Friday, June 1, 2007
President Bush rejected the Kyoto treaty six years ago, saying it
would "harm our economy." "Climate change" did not show up in Bush's
vocabulary until his 2007 State-of-the-Union address. Yesterday, however,
pressured to take action, he trotted out his "new international climate
change framework," declaring "the United States takes this issue
seriously." Other leaders at next week's G-8 summit, who are leaning
toward a bold German plan to reduce greenhouse emissions 50% by 2050, are
unlikely to be impressed. The plan outlined by the White House is classic
Bush: it contained no concrete targets or dates, no enforcement mechanism,
no penalties for noncompliance, and it wouldn't take effect until four
years after Bush leaves office.
Just two hours before the President's remarks, Michael Griffin, the man
Bush picked to head the agency charged with collecting climate change
data, was interviewed on National Public Radio. He defended cuts in
programs to monitor climate change: It frees resources for a manned moon
base, and a new crew transportation vehicle to take astronauts to the
Moon, Mars and the space station. He saw no need to take action against
global warming. "Who has the privilege of deciding that this is the best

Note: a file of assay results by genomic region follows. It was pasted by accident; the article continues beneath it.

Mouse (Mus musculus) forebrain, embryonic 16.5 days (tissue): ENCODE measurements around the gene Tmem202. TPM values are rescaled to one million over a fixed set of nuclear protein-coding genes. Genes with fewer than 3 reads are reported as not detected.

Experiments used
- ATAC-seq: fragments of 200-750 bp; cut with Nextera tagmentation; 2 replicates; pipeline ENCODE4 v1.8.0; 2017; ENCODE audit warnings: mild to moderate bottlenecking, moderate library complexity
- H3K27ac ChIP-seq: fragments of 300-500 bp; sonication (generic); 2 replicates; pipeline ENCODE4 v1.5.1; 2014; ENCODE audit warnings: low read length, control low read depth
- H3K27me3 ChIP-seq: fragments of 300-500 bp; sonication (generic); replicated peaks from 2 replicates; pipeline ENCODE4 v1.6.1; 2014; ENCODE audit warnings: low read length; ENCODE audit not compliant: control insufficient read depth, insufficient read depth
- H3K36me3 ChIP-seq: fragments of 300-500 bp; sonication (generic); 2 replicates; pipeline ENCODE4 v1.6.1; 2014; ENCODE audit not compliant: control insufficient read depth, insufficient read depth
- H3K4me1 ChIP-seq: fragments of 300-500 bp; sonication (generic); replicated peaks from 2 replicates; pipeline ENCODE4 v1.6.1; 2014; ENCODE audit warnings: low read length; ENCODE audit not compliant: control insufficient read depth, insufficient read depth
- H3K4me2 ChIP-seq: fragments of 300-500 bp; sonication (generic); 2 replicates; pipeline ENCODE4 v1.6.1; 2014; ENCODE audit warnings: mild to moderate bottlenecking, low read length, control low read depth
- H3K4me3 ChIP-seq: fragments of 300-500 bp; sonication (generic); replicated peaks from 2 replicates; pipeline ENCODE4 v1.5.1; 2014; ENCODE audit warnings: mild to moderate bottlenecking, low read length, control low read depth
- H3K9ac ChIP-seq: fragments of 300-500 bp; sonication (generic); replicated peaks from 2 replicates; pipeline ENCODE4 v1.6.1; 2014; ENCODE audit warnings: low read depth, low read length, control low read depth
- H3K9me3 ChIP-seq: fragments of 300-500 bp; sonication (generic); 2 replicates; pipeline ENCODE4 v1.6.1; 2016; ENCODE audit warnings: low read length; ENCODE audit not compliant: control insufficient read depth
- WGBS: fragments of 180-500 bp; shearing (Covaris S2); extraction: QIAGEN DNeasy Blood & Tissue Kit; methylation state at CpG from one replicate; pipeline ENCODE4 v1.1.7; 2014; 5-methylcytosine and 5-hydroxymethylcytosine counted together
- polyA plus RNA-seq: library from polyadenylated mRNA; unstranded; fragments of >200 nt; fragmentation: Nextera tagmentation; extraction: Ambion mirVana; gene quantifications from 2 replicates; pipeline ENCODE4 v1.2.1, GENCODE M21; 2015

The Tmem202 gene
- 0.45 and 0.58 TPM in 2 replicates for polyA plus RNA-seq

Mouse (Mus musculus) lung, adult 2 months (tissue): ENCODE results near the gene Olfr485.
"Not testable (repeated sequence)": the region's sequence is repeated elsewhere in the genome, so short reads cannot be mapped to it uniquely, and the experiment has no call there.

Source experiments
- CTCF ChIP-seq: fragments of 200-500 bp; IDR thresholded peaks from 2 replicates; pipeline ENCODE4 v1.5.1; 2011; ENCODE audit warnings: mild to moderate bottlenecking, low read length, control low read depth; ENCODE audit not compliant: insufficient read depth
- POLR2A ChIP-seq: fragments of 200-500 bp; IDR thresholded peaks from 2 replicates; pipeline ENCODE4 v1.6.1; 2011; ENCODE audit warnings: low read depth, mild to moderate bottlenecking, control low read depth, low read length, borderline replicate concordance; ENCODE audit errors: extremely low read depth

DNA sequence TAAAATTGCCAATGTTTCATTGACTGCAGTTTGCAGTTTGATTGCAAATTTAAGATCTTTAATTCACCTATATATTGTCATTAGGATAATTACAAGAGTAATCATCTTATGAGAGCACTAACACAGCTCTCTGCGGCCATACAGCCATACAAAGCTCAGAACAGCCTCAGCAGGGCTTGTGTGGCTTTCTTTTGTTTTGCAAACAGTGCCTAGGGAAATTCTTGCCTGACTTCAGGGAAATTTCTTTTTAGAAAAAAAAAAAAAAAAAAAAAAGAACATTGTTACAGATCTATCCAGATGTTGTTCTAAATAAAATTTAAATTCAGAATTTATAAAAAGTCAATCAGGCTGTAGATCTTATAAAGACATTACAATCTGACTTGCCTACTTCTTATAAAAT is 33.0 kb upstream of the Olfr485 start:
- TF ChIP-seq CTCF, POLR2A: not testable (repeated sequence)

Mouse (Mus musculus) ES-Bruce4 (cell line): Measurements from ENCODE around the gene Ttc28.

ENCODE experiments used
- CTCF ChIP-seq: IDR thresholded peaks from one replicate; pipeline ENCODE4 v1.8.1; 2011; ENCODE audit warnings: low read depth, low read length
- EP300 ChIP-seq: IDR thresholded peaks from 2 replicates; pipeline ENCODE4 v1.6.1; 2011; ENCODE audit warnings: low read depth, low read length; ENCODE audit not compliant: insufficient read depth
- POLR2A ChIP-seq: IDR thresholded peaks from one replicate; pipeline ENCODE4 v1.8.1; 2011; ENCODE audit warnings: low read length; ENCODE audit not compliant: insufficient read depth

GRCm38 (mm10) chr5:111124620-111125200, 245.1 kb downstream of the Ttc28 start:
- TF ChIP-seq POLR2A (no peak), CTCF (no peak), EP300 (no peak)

climate for all other human beings," he asked? Just two months ago the
IPCC report detailed the enormous cost of global warming on human life.
Where has he been?
A month ago at the Republican Presidential debate, there was a show of
hands of those who don't believe in evolution. One who raised his hand,
Sam Brownback, was moved to explain why in yesterday's New York Times: "I
believe wholeheartedly that there cannot be any contradiction between
faith and reason." Which faith does he have in mind? Different faiths are
often at war with each other, but no wars are fought over science.
Science relies on Nature as the sole arbiter. There was much more, all in
the language of the intelligent design movement, including the
substitution of "materialism" for "naturalism."
The target missile never got off the ground. After all, what rogue
nation, even one as nutty as N. Korea, would launch a missile at the
dominant nuclear power? The return address is on the package. The
nuclear threat today is from weapons in cargo containers, or assembled in
a target country.